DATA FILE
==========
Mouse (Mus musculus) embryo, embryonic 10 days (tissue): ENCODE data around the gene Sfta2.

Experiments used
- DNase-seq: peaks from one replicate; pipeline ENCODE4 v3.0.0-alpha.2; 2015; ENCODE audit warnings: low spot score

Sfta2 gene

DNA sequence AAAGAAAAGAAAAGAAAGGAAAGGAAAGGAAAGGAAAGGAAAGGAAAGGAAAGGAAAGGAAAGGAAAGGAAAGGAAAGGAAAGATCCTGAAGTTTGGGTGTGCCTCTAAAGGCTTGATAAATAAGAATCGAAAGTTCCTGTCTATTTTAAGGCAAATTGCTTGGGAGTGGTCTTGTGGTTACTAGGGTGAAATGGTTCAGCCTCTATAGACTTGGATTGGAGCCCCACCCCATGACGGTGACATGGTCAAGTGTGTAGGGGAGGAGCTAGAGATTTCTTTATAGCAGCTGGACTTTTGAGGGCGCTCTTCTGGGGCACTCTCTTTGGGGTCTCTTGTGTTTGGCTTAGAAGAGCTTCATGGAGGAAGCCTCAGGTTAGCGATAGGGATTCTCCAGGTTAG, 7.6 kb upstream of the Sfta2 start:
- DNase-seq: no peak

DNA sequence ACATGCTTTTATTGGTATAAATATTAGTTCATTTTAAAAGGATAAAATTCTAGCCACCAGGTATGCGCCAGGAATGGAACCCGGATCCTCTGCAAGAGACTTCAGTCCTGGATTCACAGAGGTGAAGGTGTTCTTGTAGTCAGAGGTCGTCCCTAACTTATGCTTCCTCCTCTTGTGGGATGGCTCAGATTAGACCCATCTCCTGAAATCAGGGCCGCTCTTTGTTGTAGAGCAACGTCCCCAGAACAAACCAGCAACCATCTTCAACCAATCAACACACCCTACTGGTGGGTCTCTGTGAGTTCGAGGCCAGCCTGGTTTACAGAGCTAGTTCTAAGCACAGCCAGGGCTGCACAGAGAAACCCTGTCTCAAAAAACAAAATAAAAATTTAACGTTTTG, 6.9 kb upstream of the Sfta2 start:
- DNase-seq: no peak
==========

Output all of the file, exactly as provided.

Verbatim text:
Mouse (Mus musculus) embryo, embryonic 10 days (tissue): ENCODE data around the gene Sfta2.

Experiments used
- DNase-seq: peaks from one replicate; pipeline ENCODE4 v3.0.0-alpha.2; 2015; ENCODE audit warnings: low spot score

Sfta2 gene

DNA sequence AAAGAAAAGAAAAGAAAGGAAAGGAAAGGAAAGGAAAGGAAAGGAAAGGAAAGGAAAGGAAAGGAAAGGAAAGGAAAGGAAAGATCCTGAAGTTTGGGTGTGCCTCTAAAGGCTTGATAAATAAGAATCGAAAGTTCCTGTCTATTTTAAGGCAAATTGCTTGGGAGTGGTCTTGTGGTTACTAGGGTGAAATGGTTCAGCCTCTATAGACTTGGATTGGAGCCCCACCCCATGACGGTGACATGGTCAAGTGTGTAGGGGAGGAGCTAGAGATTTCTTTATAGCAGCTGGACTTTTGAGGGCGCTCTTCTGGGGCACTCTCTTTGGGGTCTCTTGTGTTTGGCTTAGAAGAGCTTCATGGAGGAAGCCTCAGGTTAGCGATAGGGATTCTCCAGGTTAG, 7.6 kb upstream of the Sfta2 start:
- DNase-seq: no peak

DNA sequence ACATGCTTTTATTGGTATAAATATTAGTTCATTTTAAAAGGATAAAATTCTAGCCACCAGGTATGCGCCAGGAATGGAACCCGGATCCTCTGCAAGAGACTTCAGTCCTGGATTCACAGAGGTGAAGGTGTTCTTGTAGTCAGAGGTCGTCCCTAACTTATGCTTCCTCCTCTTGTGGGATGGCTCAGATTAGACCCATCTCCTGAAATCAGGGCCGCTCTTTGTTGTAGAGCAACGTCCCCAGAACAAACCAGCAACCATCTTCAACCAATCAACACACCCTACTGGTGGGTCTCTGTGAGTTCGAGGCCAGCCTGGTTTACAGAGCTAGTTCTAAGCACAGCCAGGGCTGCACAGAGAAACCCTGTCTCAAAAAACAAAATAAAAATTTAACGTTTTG, 6.9 kb upstream of the Sfta2 start:
- DNase-seq: no peak